• Weird History

Weird Maps from the Middle Ages

List RulesVote up the maps that are so bizarre you wish you had a medieval GPS.

Medieval maps look nothing like modern ones. And that’s not just because geographical knowledge and cartographic techniques were different in the medieval period. Medieval maps served specific purposes, and the goal wasn’t always getting from point A to point B. These may look like weird medieval maps to us, but they were valuable objects in the Middle Ages.

These strange maps, which stamp the head of Jesus Christ on the world, or show the location of the Earthly Paradise, often served religious purposes. Medieval cartography was an art form, and maps often manipulated size or features to emphasize a moral message. 

Medieval maps carry a message that many of us can understand today - and remind us that beliefs about the world are constantly changing. 

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    T-O Map From Isidore Of Seville's 'Etymologies,' Circa 600

    Photo: Isidore of Seville's Etymologies / Wikimedia Commons / Public Domain

    Many medieval world maps followed the same general style, known as the T-O map. These maps showed the three known continents in a T-shape, ringed by an O of water - sort of like the Trivial Pursuit wedge of the world. This simplified version of a medieval world map emphasizes the simple shape of the world in its lines.

    Asia is shown at the top of the map, with Europe and Africa below. The Mediterranean, the Nile, and the River Don make up the water separating the continents. 

    This style of map, which didn’t prioritize accuracy, was meant to highlight the harmonious balance between the continents. It was also clearly a religious map: Jerusalem was at the center, and mapmakers often included religiously significant items, such as Noah’s Ark or the Earthly Paradise. 

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    Psalter World Map, Circa 1265

    Photo: Unknown / Wikimedia Commons / Public Domain

    Just in case the religious nature of the map isn’t clear, the Psalter Map, made in the 1260s, drives the point home by placing a giant image of Jesus on top. This small map, measuring only 6.6 inches high, was painted in a 13th-century copy of the Book of Psalms. In addition to Jesus holding court over the world, the Psalter Map places a large bull's-eye over Jerusalem at the center.

    Mythical monstrous people inhabit the right side of the map, while the Red Sea is actually painted red. But these monsters are not just figments of the unknown mapmaker’s imagination: they are based on classical texts like Pliny the Elder’s Natural History. Pliny claimed a North African tribe was “said to have no heads, their mouths and eyes being seated in the breasts.” Here, Pliny’s classical tales mix with biblical knowledge on one map.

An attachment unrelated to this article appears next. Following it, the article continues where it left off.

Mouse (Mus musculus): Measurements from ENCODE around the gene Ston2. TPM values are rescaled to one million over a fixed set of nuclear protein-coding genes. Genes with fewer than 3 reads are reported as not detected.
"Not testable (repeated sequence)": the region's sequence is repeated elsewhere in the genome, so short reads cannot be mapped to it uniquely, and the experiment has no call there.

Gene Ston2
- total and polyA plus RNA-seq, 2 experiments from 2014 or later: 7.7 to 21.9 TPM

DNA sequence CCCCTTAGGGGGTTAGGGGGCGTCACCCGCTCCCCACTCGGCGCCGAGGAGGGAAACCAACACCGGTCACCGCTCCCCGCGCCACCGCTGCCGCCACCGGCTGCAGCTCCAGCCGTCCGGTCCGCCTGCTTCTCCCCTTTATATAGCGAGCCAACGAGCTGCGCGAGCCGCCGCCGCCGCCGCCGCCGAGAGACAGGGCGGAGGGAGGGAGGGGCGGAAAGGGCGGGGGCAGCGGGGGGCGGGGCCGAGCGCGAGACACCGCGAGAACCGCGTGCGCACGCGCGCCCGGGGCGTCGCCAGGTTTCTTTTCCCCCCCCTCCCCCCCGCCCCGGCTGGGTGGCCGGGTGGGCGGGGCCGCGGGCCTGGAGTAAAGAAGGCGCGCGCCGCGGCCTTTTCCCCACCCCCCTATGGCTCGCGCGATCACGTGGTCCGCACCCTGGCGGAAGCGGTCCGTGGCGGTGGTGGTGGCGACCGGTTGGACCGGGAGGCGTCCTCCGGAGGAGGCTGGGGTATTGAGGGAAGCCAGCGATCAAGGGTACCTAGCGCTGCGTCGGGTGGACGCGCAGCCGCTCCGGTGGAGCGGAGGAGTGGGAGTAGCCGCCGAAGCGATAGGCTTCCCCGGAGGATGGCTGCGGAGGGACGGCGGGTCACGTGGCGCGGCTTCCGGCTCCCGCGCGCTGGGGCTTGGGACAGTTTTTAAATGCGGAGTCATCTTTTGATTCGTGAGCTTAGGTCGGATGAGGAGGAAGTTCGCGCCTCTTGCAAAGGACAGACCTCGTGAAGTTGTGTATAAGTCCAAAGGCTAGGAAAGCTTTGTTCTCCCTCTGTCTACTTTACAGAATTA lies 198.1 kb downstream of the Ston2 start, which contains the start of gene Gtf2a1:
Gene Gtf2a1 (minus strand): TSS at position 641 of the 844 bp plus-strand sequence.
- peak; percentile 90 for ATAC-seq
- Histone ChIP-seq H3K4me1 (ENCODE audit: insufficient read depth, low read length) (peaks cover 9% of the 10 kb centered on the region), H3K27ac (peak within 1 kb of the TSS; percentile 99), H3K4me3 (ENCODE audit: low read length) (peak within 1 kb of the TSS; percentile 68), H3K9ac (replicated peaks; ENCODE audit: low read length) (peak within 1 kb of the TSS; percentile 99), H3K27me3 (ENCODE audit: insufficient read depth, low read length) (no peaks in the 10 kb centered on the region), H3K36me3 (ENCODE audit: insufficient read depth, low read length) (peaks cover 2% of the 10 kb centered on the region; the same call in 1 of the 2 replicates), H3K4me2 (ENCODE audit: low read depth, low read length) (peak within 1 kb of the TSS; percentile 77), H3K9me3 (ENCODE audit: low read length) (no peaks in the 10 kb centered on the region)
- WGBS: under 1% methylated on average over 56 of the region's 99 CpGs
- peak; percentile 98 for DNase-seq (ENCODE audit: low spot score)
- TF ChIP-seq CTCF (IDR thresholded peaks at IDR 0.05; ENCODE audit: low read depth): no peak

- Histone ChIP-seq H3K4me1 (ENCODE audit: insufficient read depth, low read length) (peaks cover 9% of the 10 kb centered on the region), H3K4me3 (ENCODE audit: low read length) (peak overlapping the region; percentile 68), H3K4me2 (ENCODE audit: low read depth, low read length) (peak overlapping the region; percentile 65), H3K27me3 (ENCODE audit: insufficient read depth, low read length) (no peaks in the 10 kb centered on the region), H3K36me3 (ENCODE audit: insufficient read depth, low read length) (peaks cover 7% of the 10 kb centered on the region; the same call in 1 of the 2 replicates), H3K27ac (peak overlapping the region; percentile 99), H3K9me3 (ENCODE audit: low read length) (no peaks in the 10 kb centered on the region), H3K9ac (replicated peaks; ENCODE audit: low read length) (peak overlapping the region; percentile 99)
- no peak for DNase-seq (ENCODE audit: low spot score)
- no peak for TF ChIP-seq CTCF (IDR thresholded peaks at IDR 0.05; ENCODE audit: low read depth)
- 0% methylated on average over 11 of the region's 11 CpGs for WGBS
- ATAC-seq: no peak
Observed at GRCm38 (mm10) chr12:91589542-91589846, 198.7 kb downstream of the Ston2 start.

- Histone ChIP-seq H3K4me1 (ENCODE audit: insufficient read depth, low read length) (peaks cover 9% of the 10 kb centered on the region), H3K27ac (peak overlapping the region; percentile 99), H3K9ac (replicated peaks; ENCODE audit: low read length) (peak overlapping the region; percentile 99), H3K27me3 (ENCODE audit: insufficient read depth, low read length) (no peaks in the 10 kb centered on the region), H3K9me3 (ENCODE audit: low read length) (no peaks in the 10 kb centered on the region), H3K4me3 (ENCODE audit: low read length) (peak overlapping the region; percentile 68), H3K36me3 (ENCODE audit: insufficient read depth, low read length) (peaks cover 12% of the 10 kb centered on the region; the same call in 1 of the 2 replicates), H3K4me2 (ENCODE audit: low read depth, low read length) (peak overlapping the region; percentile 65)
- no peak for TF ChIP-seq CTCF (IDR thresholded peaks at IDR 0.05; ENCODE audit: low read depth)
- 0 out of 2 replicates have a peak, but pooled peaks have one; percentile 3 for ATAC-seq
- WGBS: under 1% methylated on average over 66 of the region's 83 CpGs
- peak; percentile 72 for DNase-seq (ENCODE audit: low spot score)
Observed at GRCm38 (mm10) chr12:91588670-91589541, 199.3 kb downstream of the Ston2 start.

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    Anglo-Saxon World Map, Circa 1025-1050

    Photo: Unknown / Wikimedia Commons / Public Domain

    The Anglo-Saxon map, made in Canterbury between 1025 and 1050, contains the earliest known realistic depiction of the British Isles. However, it is almost unrecognizable as a world map, in part because it doesn’t follow many of the conventions of other medieval T-O style maps. Like the Tabula Peutingeriana, it recalls a Roman past by using Roman names for the provinces.

    The British Isles are at the bottom left corner of the map, with Jerusalem roughly at the center, again showing the influence of religion on medieval mapmaking. As with many medieval maps, the top is east. Before the 1500s, there was no convention about putting north at the top of maps, and many placed east at the top because Europeans were convinced the biblical Earthly Paradise was in the Far East. 

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    Tabula Peutingeriana, 1265

    Photo: Unknown / Wikimedia Commons / Public Domain

    The Tabula Peutingeriana, an itinerary map, is a reproduction of a Roman map, showing the highways of the Roman world all the way from England to Sri Lanka. It isn’t to scale and manipulates space to show the road system. Pictured are stopping places, prominent towns, and mountain ranges.

    The Tabula Peutingeriana is also massive at 22 feet in length. At that size, it wouldn’t be useful for a road trip, but with 555 cities and 3,500 place names, it is a chronicle of Rome’s reach.

    The map’s geographic information dates back to before at least 79 AD, since you can spot Pompeii. The original map has been lost, but we still have a copy thanks to a monk who reproduced it on 11 scrolls in 1265. 

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